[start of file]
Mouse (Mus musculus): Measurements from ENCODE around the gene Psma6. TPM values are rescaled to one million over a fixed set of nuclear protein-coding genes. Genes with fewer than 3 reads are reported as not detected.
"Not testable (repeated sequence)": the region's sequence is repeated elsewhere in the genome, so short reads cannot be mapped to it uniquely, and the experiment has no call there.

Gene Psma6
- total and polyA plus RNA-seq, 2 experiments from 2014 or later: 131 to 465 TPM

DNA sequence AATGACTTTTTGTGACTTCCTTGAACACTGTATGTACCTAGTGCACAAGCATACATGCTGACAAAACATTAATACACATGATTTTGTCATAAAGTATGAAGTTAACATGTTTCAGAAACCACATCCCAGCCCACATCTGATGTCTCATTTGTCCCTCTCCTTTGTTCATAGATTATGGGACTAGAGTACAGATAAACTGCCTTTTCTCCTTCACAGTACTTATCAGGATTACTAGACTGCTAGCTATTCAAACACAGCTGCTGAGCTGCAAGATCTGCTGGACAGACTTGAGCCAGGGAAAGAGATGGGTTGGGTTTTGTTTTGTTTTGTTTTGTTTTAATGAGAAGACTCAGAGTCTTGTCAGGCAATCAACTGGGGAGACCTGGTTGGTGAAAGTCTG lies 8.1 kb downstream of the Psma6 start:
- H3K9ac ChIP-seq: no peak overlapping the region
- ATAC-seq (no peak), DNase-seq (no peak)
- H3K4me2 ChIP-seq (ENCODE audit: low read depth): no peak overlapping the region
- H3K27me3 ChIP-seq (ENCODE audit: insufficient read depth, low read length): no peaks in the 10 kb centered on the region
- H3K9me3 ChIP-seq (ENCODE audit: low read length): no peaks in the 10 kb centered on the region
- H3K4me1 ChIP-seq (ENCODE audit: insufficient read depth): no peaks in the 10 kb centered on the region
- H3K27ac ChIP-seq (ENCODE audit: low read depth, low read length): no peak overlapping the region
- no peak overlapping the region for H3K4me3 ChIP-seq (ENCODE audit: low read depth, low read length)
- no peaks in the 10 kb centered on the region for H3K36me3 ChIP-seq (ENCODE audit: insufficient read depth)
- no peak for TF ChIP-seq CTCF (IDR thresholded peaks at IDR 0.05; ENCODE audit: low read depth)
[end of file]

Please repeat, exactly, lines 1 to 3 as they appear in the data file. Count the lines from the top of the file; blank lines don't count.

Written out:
Mouse (Mus musculus): Measurements from ENCODE around the gene Psma6. TPM values are rescaled to one million over a fixed set of nuclear protein-coding genes. Genes with fewer than 3 reads are reported as not detected.
"Not testable (repeated sequence)": the region's sequence is repeated elsewhere in the genome, so short reads cannot be mapped to it uniquely, and the experiment has no call there.

Gene Psma6